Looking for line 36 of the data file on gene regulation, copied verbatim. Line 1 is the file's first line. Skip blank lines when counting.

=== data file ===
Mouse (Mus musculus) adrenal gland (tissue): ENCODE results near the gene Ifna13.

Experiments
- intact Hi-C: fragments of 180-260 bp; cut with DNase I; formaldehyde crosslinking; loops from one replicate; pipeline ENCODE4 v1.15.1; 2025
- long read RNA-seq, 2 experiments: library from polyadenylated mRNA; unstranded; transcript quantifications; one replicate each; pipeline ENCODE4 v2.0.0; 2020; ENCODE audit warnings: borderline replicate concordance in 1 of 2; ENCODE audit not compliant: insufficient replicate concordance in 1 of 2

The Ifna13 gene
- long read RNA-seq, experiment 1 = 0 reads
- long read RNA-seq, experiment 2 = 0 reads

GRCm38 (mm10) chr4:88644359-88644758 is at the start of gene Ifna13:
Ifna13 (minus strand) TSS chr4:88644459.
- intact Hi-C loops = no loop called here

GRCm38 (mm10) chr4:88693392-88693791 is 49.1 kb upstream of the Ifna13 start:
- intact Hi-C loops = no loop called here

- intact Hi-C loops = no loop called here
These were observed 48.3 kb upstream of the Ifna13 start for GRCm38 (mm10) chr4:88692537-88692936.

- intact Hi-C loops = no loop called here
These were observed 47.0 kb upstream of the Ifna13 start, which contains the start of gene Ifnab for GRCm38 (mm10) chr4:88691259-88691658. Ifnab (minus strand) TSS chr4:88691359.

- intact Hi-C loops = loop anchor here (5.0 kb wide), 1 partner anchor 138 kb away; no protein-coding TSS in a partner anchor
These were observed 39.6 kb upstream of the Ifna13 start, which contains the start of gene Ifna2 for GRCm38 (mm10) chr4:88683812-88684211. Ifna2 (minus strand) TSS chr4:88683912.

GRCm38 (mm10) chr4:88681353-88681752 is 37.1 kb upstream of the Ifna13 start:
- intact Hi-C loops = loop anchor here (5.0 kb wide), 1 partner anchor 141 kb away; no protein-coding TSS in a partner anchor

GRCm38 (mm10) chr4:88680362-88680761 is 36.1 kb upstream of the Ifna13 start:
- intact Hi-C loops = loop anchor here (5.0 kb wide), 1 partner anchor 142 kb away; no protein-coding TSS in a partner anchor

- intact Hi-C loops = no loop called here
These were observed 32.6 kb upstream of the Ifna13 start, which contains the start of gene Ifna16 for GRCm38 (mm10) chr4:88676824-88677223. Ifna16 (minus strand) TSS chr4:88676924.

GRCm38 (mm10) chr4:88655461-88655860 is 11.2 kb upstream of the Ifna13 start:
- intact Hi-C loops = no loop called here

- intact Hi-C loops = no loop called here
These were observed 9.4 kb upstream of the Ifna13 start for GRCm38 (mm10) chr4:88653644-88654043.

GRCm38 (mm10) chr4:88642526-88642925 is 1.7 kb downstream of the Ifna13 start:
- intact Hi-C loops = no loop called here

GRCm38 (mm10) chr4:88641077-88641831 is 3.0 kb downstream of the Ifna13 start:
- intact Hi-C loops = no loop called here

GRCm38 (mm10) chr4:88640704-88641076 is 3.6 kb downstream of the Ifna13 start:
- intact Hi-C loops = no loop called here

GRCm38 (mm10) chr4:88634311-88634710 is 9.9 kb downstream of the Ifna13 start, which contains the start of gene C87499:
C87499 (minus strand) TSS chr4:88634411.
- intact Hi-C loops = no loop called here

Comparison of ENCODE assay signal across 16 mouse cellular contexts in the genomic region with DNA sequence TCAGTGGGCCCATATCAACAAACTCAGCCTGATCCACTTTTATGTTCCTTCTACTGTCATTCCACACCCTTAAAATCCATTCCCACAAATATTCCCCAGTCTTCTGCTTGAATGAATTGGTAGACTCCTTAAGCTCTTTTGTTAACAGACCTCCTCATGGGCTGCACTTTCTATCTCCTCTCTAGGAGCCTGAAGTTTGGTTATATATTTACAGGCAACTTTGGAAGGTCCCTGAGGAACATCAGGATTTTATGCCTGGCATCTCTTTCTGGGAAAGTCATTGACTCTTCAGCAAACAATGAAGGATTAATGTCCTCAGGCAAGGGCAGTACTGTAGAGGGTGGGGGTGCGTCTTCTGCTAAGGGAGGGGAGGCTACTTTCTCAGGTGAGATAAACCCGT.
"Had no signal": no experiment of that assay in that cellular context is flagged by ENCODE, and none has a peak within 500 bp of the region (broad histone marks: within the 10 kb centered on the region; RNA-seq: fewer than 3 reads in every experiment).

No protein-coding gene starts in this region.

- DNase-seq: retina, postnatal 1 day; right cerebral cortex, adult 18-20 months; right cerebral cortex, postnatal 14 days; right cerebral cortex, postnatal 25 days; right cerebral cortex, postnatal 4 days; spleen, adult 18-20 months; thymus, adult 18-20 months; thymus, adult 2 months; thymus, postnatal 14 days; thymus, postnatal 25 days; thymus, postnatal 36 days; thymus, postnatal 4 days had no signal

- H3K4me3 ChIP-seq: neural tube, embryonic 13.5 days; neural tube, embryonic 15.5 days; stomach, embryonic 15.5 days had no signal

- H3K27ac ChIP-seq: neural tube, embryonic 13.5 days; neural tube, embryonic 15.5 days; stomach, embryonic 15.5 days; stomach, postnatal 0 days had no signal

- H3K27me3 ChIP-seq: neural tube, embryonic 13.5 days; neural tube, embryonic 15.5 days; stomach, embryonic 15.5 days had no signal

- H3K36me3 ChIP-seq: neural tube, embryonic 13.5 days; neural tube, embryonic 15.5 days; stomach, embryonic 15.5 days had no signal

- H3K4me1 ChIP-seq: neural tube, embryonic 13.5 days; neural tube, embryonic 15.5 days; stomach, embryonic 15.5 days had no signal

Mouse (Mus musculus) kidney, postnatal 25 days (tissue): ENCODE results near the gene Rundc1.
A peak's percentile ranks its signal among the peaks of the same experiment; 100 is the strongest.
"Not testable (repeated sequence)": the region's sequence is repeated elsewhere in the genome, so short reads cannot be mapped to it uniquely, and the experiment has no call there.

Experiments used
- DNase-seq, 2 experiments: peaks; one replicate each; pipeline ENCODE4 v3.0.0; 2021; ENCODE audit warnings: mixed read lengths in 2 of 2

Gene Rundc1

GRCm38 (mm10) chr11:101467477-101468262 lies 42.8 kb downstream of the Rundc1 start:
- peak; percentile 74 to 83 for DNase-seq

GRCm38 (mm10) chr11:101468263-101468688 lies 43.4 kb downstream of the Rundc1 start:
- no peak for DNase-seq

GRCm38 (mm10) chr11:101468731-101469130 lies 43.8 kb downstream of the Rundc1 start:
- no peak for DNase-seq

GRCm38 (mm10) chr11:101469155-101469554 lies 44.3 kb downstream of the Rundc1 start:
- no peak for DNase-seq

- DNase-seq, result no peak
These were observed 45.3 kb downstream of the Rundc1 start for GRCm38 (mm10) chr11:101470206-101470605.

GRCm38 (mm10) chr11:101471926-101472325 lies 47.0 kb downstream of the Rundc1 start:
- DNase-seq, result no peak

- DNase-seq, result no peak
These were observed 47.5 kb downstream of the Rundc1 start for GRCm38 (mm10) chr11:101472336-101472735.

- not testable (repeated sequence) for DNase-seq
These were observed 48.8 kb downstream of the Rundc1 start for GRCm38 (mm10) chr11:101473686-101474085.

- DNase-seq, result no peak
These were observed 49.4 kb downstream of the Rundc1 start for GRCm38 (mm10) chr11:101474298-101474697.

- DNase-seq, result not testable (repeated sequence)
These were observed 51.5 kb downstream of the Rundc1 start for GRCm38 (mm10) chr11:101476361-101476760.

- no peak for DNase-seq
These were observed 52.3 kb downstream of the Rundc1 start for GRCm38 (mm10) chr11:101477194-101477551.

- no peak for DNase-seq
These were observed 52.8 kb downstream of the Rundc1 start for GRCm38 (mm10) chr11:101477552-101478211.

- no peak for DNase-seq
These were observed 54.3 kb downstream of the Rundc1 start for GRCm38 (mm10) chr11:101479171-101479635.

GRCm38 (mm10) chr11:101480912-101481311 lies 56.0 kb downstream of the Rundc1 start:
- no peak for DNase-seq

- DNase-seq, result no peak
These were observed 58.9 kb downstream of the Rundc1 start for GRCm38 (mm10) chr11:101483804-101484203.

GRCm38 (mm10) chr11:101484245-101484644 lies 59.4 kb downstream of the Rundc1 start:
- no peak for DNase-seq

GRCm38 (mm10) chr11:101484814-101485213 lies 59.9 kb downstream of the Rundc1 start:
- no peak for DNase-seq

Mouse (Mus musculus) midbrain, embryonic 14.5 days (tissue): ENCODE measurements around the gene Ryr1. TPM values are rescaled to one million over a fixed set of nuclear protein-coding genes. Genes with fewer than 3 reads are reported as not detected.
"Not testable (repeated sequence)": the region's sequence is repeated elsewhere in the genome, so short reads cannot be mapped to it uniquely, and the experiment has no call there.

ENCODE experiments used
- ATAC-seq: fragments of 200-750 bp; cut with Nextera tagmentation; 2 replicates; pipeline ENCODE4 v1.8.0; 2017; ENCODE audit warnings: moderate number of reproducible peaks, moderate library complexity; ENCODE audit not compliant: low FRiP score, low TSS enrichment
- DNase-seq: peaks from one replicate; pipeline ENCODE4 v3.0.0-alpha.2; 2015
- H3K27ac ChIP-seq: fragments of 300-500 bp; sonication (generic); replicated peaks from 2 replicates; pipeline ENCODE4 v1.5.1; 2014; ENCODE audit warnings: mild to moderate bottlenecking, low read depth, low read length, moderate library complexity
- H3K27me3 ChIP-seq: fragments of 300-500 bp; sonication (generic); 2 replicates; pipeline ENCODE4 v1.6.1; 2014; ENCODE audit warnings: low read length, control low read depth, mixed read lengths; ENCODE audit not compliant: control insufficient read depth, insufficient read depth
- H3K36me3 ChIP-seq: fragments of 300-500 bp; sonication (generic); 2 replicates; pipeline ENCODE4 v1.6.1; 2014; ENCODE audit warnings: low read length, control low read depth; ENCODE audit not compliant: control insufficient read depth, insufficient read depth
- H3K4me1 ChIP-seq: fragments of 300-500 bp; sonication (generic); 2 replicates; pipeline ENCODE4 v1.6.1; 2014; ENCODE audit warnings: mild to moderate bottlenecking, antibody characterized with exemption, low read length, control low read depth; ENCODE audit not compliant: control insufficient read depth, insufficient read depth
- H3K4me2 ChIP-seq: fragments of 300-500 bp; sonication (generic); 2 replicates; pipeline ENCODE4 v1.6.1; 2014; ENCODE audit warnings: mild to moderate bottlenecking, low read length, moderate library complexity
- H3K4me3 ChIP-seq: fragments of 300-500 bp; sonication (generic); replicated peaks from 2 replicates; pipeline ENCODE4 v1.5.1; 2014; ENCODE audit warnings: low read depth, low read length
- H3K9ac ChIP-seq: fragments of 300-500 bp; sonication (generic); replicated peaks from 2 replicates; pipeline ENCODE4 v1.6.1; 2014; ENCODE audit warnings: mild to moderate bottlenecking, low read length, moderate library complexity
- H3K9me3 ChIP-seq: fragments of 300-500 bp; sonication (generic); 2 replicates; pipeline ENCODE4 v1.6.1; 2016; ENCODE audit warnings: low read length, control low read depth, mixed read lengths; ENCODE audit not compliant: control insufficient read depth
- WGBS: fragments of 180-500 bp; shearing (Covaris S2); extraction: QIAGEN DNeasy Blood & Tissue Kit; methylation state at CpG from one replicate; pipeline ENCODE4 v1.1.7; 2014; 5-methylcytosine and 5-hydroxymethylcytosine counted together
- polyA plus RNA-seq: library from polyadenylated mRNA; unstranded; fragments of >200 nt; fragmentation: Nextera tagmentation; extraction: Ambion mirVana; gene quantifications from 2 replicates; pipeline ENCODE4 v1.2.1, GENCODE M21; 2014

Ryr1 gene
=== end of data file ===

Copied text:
C87499 (minus strand) TSS chr4:88634411.